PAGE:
ЦитатаPublished on 25/02/2019 at 11h09By Duncan MacraeArianeGroup, CNES launch ArianeWorks acceleration platform French space agency CNES is teaming with ArianeGroup to create an acceleration platform dedicated to laying the groundwork for future launchers.Jean-Yves Le Gall, president of French space agency CNES, and ArianeGroup CEO André-Hubert Roussel have signed a memorandum of understanding (MoU) to create an acceleration platform dedicated to the preparation of future launchers. Dubbed ArianeWorks, the new platform aims to boost innovation for future launcher development by bringing teams together under one roof and connecting them to Europe's space ecosystem.CNES and ArianeGroup are currently developing Ariane 6 for the European Space Agency (ESA). Since 2015, they have been working together on the Prometheus demonstrator of a future low-cost engine for European launchers. Prometheus is currently under development, with the first prototype due to be tested in two years.CNES and ArianeGroup are also working together on the development of Callisto -- a reusable first-stage demonstrator -- alongside Germany (DLR) and Japan (JAXA).With ArianeWorks, CNES and ArianeGroup are seeking to achieve a step change by creating a new kind of partnership where teams work together in a highly flexible environment, open to new players and internationally. The top priority is to accelerate the Ariane Next roadmap and in particular its first phase, the Themis demonstrator. ArianeWorks is being created in the lead up to the 2019 Ministerial Conference and its results will be made available to ESA.As international competition intensifies, the goal, ArianeGroup CEO André-Hubert Roussel explains, is to accelerate the innovation process, in order to prepare for future developments of Ariane by involving new players and attracting new types of funding.ArianeWorks aims to accelerate innovation at grassroots level, in favour of mid-tier firms and start-ups. Cost reductions will be a major priority. The goal is to work together closely through this first phase up to April 2020 by inspiring and involving new players, not least pioneering start-ups, laboratories, SMEs and manufacturers.ArianeWorks is also intended to act as a pathfinder, able to accurately assess the technological context in order to make the right choices within the shortest timescales. It will adopt an approach resolutely geared towards open innovation, to encourage the exchange of expertise and spawn a ground-breaking new ecosystem.
ЦитатаSalo пишет: Статья 2017 года: https://www.eucass.eu/doi/EUCASS2017-537.pdf
ЦитатаThe engine delivers 100tons of thrust. A single shaft turbo-pump is used to feed the combustion chamber, cooled via a methane regenerative circuit. Four main valves feed the chamber and the gas generator. Three of them are fully regulated valves and allow a throttling level from 30% up to 110%.The nominal combustion chamber pressure is set to 100 bar, on the basis of engine mass correlation, engine feedback and performance target. The combustion chamber mixture ratio is set to 3.5 which is near the optimum for the combustion chamber, as it is illustrated in Figure 5.The ejection pressure was selected to 400 mbar. This value was chosen because the Prometheus engine is a 1st stage engine and needs a good sea level thrust.
Цитата3.1.2 LOX-LCH4 enginesSeveral initiatives are currently working on engines with the propellant combination LOX-Methane. Although proposed several times in the past, this "softly cryogenic" blend has never yet been realized in an operational launcher stage.The main combustion chamber MRs of this combination have been selected close to their optimum Isp, however, slightly shifted towards increased MR to reach increased bulk density. This approach is different to the LOX-LH2 engines and results in slight differences in MCC-MR and significant differences in the engine MR. The method is used in a similar way also for the other hydrocarbons and is justified by their increased propellant density but considerably lower mass specific impulse compared to LOX-LH2.The gas generator operates methane-rich and its hot gas powers the single shaft turbine. Major characteristics are derived of the PROMETHEUS-Demonstrator  but the baseline assumptions remain similar to all other engines of the system study. Obtained data (Table 2) are not far off the expected PROMETHEUS-engine.The staged combustion type is based on a fuel rich preburner design with a single-shaft turbopump. It's worth noting that both simulation tools lrp and RPA converged only for relatively high preburner pressures resulting in lower T/W than other engines. A direct comparison with another engine is not possible because the staged combustion methane engines under development in the US, Raptor and BE-4, intend to operate in FFSC and in LOX-rich-mode and at significantly different chamber pressures . The LOX-Methane engines deliver the highest performance of all hydrocarbon types, yet roughly 80 s to 90 s below the LOX-LH2 engines.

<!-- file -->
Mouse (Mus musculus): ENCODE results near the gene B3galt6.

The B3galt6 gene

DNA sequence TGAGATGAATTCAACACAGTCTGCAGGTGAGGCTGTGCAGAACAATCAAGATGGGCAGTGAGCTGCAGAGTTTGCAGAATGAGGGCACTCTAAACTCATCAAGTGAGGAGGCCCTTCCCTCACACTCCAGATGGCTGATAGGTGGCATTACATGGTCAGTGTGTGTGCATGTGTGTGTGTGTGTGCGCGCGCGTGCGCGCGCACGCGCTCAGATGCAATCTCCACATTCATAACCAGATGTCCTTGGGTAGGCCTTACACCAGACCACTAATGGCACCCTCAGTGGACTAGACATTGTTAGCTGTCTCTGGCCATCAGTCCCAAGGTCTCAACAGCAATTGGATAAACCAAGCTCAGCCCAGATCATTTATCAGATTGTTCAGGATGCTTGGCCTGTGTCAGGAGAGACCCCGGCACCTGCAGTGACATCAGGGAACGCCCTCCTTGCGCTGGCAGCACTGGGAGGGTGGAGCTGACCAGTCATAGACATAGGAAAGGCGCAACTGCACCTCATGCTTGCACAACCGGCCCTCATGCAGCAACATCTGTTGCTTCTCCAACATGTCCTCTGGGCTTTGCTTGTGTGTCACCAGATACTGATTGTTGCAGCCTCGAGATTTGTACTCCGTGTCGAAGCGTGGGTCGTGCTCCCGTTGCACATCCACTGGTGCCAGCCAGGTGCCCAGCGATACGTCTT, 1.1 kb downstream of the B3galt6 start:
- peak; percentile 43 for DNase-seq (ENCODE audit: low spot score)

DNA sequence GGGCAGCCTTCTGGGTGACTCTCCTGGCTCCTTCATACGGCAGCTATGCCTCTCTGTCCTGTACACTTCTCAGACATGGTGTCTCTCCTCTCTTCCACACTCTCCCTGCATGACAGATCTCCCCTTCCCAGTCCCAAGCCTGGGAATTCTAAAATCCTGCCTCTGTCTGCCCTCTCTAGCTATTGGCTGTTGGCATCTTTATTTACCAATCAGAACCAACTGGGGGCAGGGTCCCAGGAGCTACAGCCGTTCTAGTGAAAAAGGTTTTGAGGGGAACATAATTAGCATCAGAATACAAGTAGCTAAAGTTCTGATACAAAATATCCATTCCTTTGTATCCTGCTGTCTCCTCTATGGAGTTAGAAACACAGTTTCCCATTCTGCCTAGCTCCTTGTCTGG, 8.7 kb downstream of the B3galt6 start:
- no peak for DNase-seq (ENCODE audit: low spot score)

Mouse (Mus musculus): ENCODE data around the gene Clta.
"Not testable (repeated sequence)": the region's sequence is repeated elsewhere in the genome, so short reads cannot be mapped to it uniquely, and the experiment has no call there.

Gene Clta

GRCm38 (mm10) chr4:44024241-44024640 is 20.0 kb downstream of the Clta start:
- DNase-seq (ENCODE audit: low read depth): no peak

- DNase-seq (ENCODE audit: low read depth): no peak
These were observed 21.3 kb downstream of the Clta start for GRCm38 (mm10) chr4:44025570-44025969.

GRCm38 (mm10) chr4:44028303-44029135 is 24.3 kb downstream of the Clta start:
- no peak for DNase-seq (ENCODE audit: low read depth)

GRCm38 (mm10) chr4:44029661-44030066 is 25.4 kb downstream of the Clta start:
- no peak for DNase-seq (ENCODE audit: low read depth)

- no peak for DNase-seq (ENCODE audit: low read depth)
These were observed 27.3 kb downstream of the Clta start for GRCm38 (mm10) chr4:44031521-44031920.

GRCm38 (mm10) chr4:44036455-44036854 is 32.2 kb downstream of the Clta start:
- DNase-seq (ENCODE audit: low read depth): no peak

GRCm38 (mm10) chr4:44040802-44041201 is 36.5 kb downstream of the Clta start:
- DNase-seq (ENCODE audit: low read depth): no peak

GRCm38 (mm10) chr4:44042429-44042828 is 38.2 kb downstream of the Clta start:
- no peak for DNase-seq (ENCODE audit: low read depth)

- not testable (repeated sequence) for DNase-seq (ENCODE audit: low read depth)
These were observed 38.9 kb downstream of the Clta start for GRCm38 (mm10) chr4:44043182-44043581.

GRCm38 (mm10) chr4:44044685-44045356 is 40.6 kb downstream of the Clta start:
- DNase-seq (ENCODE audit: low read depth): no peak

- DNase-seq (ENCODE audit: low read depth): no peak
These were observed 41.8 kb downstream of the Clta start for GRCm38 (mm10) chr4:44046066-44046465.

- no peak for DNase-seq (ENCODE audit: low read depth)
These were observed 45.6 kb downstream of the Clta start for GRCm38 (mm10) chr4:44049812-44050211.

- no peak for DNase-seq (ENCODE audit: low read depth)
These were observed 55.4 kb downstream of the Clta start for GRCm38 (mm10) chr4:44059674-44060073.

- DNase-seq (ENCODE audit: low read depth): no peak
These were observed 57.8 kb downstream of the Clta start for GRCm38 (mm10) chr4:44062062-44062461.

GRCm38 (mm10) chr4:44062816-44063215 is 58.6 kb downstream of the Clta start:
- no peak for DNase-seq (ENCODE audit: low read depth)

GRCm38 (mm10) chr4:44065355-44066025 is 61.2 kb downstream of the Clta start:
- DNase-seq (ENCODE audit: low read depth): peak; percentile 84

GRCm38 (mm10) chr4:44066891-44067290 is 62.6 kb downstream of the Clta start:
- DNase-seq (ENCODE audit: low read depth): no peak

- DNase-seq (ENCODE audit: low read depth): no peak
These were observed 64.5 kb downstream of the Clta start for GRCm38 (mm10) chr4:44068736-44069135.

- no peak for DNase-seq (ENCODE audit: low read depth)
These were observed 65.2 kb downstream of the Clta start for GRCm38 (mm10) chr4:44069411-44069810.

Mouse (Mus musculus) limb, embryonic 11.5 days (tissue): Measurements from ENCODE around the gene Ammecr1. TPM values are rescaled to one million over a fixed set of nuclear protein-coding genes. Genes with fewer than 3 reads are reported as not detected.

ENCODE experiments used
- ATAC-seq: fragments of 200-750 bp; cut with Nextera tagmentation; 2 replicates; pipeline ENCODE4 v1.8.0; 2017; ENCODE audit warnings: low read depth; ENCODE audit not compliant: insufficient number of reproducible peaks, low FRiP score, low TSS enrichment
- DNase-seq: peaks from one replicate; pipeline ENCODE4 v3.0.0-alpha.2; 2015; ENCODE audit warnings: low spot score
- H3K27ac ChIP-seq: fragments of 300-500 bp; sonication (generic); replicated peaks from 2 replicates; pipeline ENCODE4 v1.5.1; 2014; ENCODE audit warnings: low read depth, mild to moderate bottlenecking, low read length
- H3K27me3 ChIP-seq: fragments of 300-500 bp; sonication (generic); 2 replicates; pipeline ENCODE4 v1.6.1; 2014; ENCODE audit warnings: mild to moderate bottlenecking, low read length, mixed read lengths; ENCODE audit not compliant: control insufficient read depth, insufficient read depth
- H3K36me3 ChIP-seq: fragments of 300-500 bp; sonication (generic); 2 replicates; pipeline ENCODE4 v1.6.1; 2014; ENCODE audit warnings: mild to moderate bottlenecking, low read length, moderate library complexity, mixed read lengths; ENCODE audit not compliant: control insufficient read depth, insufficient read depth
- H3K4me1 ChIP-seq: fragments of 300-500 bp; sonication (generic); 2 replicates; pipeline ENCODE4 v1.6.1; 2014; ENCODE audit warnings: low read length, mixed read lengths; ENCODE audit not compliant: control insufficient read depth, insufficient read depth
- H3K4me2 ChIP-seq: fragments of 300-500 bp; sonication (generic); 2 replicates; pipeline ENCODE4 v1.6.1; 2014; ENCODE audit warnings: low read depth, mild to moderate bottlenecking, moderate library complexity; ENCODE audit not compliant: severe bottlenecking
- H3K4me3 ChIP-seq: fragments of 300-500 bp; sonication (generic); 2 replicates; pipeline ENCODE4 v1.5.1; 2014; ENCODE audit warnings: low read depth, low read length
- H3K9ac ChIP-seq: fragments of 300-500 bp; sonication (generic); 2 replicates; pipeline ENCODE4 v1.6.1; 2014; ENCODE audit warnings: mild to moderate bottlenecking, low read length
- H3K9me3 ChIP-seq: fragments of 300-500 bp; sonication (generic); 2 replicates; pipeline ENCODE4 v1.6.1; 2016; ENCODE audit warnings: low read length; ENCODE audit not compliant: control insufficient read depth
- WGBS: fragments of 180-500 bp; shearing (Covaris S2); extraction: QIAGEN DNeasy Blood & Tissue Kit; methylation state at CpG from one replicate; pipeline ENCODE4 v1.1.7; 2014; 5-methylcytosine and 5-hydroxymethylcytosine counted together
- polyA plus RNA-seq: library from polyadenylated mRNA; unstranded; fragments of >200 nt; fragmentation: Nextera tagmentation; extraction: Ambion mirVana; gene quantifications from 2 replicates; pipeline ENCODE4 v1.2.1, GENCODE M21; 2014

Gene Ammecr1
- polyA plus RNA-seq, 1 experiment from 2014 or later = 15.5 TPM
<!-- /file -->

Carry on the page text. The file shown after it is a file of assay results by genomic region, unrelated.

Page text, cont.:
ЦитатаPaper ID: 44345oral69th International Astronautical Congress 2018IAF SPACE PROPULSION SYMPOSIUM (C4)Propulsion System (1) (1)Author: Ms. Pamela SIMONTACCHIArianeGroup SAS, France, firstname.lastname@example.orgMr. Roland BlasiArianeGroup, Germany, email@example.comPROMETHEUS: PRECURSOR OF NEW LOW-COST ROCKET ENGINE FAMILYAbstractPrometheus is the Precursor of a new liquid rocket Engine family designed for low-cost, flexibility and reusability.This Project, undertaken through cooperation between CNES and Ariane Group, entered in the ESA Future Launcher Preparatory Programme after the ESA Ministerial Conference in December 2016, with Germany, Italy, Belgium, Sweden and Switzerland joining France in the support of this Programme. The aim of Prometheus project is to design, produce, and test an advanced low-cost 100-tons class LOX/LCH4 reusable Engine. This Engine, designed for 1M recurrent cost, targets also flexibility in operation through variable thrust, multiple ignitions, compatibility to main and upper stage operation, and minimized ground operations before and after flight. To reach those ambitious objectives, an extreme design-to-cost approach is mandatory, as well as innovative technologies and advanced industrial capabilities; among the major levers, there are the extensive recourse to Additive Manufacturing for the production of engine components, the introduction of a full electric command system and the on-board Rocket Engine Computer (REEC) for Engine management and monitoring.In addition, Prometheus programme promotes the application of Agile and Frugal methodologies to get maximum profit in product innovation and value creation in operation.This paper presents the global status of Prometheus development and gives a specific insight regarding additive manufacturing production of low-cost components.Prometheus is part of the effort to prepare long terms Ariane6 evolution, called Ariane6Next.